Clause 1 - The licensing objectives

Part of Gambling Bill – in a Public Bill Committee at 10:45 am on 9th November 2004.

Alert me about debates like this

Photo of Mr Nick Hawkins Mr Nick Hawkins Conservative, Surrey Heath 10:45 am, 9th November 2004

I want to begin, as I did my speech on Second Reading, by referring the Committee to my declaration in the Register of Members' Interests. To go a little further than that, a recent article suggested that the Government had packed their side of the Committee. However, the article, although absolutely accurate as far as it went, also included a reference to what I said on Second Reading, but by omission gave completely the opposite impression of the facts. I made it quite clear on Second Reading that I wanted to talk principally about the casinos issue, as I in fact did, although I also mentioned that since I had ceased to be the shadow Minister responsible for gaming I had undertaken a small consultancy for a British company. I made it clear that that company was not involved in the casino business, nor would it be.

By not including the second part of my declaration, the newspaper that referred to the composition of the Committee gave exactly the opposite impression of the facts. It is clearly of some concern that when the national press report the proceedings on this Bill, they should seek to give the opposite impression to the facts by leaving out salient information when Members make speeches.

I will concentrate on the two amendments against which my name appears first, although I will touch briefly on the other amendments against which my name appears, simply to say that I support the points made by my hon. Friend the Member for North-East Cambridgeshire and the hon. Member for Bath.

I understand that the genesis of the amendments tabled by the hon. Member for Bath was the views of the British Amusement and Catering Trades Association, with which I have worked happily for many years since I was the hon. Member for Blackpool, South. BACTA does a great deal through its charitable work, such as its work with Gamcare to help solve the problems of those who are addicted to gambling. I have worked with BACTA on an amicable—and, of course, unremunerated—basis on several pieces of legislation. Over the years, it has shown through its advice to Members on both sides of the House that it has the interests of the whole community at heart, so I was happy to add my name to amendments suggested by BACTA.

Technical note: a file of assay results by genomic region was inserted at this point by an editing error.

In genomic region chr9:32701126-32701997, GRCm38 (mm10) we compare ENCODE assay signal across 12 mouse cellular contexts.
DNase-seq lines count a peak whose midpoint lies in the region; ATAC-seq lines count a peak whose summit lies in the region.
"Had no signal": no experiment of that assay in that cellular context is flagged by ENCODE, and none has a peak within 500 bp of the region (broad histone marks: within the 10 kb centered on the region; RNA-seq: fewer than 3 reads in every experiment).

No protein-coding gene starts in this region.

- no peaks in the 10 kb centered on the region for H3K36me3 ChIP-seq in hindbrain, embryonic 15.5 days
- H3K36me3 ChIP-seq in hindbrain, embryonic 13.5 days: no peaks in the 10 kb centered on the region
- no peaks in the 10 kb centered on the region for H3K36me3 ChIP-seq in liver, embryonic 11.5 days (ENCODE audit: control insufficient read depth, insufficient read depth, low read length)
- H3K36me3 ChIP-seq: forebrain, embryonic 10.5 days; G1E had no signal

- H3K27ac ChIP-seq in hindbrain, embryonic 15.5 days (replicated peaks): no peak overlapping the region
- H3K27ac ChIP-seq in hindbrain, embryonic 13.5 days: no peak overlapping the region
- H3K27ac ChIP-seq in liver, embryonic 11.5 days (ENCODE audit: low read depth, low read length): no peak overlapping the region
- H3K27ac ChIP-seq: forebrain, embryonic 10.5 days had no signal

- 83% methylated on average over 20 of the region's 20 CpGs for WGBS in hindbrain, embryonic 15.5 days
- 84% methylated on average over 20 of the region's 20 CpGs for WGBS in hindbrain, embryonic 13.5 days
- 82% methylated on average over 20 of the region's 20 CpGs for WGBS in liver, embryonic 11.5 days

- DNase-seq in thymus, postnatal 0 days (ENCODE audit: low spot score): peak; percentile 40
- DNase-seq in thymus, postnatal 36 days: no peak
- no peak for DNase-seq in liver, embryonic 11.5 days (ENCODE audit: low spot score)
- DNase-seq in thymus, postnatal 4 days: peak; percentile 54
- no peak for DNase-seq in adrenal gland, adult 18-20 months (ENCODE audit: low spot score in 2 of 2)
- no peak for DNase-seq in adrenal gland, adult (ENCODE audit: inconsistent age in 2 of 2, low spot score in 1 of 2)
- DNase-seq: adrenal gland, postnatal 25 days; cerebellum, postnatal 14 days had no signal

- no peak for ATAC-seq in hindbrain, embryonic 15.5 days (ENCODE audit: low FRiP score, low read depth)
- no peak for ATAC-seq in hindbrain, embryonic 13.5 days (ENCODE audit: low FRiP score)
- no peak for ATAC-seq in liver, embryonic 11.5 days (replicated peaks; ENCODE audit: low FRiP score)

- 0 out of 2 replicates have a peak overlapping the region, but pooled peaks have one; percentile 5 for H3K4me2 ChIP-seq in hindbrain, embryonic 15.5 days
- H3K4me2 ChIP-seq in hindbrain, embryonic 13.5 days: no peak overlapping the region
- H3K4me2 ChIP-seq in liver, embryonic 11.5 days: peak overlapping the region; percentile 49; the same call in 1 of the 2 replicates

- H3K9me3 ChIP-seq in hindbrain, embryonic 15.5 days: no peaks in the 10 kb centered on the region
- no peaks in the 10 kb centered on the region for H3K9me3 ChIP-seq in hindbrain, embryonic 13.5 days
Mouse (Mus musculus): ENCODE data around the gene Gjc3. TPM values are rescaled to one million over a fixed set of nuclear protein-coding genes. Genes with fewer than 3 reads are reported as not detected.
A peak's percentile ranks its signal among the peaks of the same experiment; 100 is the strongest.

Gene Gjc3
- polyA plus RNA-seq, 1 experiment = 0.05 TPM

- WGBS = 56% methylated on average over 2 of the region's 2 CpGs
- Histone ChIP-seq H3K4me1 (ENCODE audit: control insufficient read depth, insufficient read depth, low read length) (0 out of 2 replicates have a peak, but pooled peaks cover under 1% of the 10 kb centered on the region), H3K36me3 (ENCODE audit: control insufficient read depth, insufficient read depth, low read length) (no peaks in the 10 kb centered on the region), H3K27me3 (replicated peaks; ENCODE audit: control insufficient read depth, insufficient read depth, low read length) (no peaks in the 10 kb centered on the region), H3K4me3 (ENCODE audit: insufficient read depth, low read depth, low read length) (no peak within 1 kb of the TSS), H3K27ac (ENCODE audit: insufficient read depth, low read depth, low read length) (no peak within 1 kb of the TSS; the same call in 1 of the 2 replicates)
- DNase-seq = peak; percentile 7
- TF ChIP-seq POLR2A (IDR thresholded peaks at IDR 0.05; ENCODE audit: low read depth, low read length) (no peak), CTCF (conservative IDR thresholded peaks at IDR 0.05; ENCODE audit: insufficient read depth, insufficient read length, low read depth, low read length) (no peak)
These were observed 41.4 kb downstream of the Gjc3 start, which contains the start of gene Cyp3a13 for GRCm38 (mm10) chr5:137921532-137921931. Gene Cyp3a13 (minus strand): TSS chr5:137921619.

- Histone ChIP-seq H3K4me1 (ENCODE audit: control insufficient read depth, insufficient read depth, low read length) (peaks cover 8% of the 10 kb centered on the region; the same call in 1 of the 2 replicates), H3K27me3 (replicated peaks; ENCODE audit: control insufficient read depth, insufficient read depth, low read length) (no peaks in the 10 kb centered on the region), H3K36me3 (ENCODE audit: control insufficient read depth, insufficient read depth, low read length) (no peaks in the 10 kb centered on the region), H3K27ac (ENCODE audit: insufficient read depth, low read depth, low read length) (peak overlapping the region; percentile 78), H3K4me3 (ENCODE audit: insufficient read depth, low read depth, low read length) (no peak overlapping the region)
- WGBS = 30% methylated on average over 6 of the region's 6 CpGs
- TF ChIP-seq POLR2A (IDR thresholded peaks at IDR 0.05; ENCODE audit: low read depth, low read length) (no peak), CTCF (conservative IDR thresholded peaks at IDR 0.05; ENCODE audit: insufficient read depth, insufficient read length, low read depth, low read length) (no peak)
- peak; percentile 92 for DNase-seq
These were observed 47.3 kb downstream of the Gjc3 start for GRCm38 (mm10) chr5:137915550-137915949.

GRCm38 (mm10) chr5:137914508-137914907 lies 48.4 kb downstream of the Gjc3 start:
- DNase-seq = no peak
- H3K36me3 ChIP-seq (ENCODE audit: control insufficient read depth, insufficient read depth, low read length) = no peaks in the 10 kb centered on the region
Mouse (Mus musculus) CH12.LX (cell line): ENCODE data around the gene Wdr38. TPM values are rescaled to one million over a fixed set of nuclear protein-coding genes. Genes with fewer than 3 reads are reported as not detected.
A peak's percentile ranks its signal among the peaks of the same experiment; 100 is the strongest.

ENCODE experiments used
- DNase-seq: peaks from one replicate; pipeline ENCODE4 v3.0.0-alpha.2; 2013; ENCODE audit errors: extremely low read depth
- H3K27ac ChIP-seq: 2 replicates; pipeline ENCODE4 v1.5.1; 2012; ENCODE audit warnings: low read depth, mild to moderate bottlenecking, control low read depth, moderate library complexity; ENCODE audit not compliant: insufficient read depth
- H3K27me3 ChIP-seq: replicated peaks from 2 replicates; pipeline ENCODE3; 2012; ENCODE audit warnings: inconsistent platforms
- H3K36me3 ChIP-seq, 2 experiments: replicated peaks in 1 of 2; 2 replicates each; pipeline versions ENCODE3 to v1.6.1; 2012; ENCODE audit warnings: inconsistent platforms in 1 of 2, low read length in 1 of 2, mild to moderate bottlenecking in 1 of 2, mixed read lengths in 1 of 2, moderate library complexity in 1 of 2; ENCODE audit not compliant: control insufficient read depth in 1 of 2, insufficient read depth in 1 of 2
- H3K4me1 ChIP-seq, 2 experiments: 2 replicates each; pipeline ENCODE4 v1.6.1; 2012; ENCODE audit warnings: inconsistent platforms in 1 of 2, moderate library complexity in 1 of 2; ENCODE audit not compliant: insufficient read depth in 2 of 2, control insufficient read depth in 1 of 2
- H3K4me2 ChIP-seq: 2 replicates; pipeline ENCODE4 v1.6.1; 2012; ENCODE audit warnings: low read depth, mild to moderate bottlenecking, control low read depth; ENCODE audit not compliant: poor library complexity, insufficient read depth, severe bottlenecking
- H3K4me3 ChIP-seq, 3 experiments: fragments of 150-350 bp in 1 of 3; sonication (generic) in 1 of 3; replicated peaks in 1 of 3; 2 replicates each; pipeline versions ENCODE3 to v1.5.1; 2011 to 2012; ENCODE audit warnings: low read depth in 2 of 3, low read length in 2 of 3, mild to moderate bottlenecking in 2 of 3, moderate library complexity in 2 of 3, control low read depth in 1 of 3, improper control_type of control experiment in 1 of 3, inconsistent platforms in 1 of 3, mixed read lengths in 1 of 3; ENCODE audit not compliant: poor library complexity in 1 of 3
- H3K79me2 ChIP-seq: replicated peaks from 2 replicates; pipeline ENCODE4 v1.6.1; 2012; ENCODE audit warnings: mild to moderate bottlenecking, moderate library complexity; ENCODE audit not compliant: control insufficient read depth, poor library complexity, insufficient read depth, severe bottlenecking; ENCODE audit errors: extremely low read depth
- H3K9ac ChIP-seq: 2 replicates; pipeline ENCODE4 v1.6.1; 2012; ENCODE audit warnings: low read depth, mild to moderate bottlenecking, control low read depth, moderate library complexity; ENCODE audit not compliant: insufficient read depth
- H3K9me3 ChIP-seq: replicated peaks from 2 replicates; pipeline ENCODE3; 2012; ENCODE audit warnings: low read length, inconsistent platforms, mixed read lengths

I particularly support the comments of my hon. Friend the Member for North-East Cambridgeshire. As he knows, I share the concerns that he mentioned, to which we will return in our debates on clause 7. I abide by your ruling, Mr. Gale, that we should not anticipate that debate. However, you asked us to indicate when speaking to amendments if we wish to press them to a Division, so I will say that I am anxious to do so with amendments Nos. 36 and 37.

I tabled the amendments because of issues that affect the town closest to my constituency, part of which includes wards in Guildford borough, where there is a problem about which the previous chief constable of Surrey, Denis O'Connor, who has just retired and is now a member of Her Majesty's inspectorate of constabulary, has briefed all Surrey Members of Parliament. At a meeting, a year or so ago, he showed all Surrey MPs a CCTV video of the kind of thing that goes on in Guildford town centre late on Friday and Saturday nights. He showed us the activities of what he called the Guildford warriors: young people—principally, but not exclusively, men—who drink far too much and then get involved in serious violence. That is a problem for law-abiding citizens in Guildford town centre, and for the police. Sadly, many of the police officers who try to sort those problems out and protect law-abiding people have been the victims of assaults, sometimes serious, and have suffered quite serious injuries.

Excessive drinking is clearly an issue in any town centre. However, there may be light at the end of the tunnel: I have seen a lot of press coverage about parts of the country in which local authorities have taken steps to abolish or prevent so-called happy hours, after which there has been a dramatic reduction in the number of offences committed. When one is dealing with a Bill such as this, which may allow people who have drunk too much in town and city centres to then go into new casinos, one is bound to be concerned. Amendment No. 36 would ensure that

''there is no link between excessive drinking after licensing hours and casino gambling in city or town centres'',

and amendment No. 37 would ensure that

''the views of the Chief Constable for any police area determine the appropriateness of any increase in gambling provision in that area'',

adding safeguards to the Bill. In the Second Reading debate at the beginning of last week, the Secretary of State spoke a great deal about her much-vaunted so-called triple lock. Adding those extra safeguards would put some extra locks in place.